Friday, October 9, 2015

Called to Move

As we look around at the modern world, we are encouraged to “do this,” “love that,” “be more” and “expect all our dreams to come true.” But once we have them, we no longer appreciate them as much as we did when they were simply desires. Life always looks ‘greener on the other side of the fence’, and our current realities never match up to them. How do we get out of this cycle? How can we take our desires captive, before they do this to us, and we experience an unexpected and inevitable calamity? The answer is, move.
This does not mean that we change vocations, associations or relations. But, as priest, professor and writer Henri Nouwen writes, we must listen to our call. "You are called to live out of a new place, beyond your emotions, passions, and feelings. As long as you live amid [them], you will continue to experience loneliness, jealousy, anger, resentment, and even rage, because those are the most obvious responses" when we desire what we see, just beyond the fence.
The idea of living ‘from’ a new place, while physically living ‘in’ our present place is an extreme challenge that is avoided by many. But those who attempt to make this move realize that heeding its call is exactly what is needed. Then we realize that moving was the best decision we could have ever made.
What does it mean to you to live out of a new place?

Tuesday, September 8, 2015

Reaching your goal Step-by-Step

Several years ago, it was popular for Evangelical Christians to ask the question “What would Jesus do?” by wearing W.W.J.D. bracelets. Though I no longer take part in this fad, questions like these are always good to ask.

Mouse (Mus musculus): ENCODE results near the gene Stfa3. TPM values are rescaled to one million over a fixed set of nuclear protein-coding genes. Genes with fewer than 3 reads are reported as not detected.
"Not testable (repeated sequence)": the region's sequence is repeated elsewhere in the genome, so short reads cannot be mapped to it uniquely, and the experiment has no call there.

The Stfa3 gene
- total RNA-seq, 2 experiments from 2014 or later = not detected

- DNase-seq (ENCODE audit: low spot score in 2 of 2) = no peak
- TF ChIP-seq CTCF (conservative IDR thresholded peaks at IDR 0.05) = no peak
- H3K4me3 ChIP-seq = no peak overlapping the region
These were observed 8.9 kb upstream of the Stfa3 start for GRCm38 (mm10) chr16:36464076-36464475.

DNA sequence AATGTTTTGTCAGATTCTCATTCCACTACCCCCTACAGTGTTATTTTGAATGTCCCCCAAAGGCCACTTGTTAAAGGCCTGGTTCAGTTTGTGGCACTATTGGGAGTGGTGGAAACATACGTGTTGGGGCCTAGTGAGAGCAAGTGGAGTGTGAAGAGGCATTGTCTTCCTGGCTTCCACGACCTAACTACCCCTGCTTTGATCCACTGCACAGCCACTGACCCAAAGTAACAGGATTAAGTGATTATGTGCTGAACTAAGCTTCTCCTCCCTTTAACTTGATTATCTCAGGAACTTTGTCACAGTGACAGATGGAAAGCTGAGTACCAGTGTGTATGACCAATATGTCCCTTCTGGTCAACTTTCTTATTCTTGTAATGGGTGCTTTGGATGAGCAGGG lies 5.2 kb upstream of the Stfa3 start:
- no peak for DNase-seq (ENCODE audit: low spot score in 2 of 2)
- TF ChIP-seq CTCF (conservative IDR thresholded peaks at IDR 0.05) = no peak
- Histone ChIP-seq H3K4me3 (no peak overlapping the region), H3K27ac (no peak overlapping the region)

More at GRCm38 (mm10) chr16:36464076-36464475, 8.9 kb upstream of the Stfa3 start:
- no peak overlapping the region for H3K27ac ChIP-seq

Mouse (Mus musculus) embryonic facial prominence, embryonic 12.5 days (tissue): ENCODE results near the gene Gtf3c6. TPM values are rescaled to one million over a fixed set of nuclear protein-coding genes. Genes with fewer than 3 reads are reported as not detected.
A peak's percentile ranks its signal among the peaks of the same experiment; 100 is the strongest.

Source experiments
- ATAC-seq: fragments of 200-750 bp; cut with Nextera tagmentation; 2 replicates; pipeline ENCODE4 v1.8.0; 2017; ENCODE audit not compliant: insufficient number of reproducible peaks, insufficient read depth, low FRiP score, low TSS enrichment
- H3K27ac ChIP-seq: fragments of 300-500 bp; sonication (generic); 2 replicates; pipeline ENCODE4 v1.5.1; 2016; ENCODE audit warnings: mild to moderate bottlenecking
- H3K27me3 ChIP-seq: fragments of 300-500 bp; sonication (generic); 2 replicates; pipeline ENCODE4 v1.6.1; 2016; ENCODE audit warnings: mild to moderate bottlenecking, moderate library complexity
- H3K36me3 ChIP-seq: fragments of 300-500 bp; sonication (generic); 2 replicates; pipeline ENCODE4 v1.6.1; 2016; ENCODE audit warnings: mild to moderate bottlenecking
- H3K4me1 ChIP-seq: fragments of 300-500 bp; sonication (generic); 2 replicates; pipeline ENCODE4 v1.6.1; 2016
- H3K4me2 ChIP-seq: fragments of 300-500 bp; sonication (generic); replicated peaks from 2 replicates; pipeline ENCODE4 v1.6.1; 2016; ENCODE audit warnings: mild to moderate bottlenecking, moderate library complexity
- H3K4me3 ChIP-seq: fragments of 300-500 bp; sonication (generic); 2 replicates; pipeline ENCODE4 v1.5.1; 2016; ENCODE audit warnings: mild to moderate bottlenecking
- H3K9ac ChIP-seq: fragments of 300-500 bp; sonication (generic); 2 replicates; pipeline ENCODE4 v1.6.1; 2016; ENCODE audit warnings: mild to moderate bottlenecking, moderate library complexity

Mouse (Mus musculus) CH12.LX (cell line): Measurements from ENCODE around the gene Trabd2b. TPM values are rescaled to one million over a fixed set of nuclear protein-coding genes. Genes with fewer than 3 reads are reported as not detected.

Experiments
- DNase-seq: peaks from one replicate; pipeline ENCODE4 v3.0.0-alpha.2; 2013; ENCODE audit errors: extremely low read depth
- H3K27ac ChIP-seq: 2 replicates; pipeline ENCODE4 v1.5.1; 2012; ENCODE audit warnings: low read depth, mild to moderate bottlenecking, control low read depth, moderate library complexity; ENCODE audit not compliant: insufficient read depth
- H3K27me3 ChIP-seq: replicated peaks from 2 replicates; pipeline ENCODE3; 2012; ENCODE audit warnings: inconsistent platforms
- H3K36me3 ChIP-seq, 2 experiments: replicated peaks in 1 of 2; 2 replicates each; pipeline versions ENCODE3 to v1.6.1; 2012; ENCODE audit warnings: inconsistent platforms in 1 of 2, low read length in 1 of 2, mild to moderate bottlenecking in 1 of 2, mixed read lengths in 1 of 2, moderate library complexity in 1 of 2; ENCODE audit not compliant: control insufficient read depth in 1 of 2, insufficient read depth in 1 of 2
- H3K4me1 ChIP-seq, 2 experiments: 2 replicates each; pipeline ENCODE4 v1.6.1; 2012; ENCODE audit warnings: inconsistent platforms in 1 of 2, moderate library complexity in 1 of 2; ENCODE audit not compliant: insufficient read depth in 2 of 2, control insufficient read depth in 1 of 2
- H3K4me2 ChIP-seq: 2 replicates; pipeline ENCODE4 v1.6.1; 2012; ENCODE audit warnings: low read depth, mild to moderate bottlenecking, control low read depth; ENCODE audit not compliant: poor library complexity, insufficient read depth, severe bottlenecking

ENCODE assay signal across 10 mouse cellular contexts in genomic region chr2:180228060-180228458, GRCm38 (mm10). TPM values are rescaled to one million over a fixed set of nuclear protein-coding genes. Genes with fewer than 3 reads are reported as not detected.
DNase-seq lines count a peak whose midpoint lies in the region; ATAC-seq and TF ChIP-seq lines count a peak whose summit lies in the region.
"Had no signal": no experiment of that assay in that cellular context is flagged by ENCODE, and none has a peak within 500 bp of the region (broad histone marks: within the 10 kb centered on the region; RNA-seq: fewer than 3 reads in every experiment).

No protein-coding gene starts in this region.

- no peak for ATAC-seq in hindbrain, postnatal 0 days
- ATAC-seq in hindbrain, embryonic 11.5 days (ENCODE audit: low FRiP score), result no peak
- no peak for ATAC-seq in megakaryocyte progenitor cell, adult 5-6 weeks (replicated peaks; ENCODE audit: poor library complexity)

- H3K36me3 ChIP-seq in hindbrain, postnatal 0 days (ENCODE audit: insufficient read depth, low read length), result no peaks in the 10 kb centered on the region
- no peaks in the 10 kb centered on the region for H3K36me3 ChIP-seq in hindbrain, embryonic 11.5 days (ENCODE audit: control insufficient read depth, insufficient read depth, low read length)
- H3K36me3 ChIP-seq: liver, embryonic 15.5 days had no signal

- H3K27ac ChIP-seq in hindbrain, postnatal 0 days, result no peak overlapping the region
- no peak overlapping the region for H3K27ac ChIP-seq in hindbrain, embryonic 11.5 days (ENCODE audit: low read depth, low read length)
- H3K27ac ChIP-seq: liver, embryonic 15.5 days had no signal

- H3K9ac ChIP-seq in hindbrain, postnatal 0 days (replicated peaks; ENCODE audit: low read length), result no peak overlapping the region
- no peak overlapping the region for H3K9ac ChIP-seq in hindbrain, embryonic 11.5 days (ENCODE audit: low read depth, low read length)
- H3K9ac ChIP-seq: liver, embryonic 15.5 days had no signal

I don’t do this because I constantly need to know what Jesus would do in a situation, this act sounds too frantic to me, but because I want to differentiate myself from the current situation. As I have talked about elsewhere, self-differentiation is the ability to emotionally remove oneself from a troubling situation, and view it from an alternate perspective. Then, when we have “the ability to separate feelings and thoughts” we see that the problems in front of us become smaller and smaller.
Organizational Skills Training (OST) is a way for students with ADHD to do this. Its objective is to teach children how to acquire “skills that can be linked to easily recognizable situations [that] are directly relevant to children’s daily functioning at school and home.” Then through a series of small steps, kids learn to manage school more effectively.
Whatever questions confuse us, whether they are about education, our faith, or something different entirely, making the challenges smaller and smaller until they are obsolete is the goal.

Wednesday, July 15, 2015

What Leadership Needs

Meaning “good judgment” and “good taste,” clinical pastoral counsellor Mike Nichols defines discernment as a process of “giving conscious attention to what we think and feel in relation to particular choices we are making.”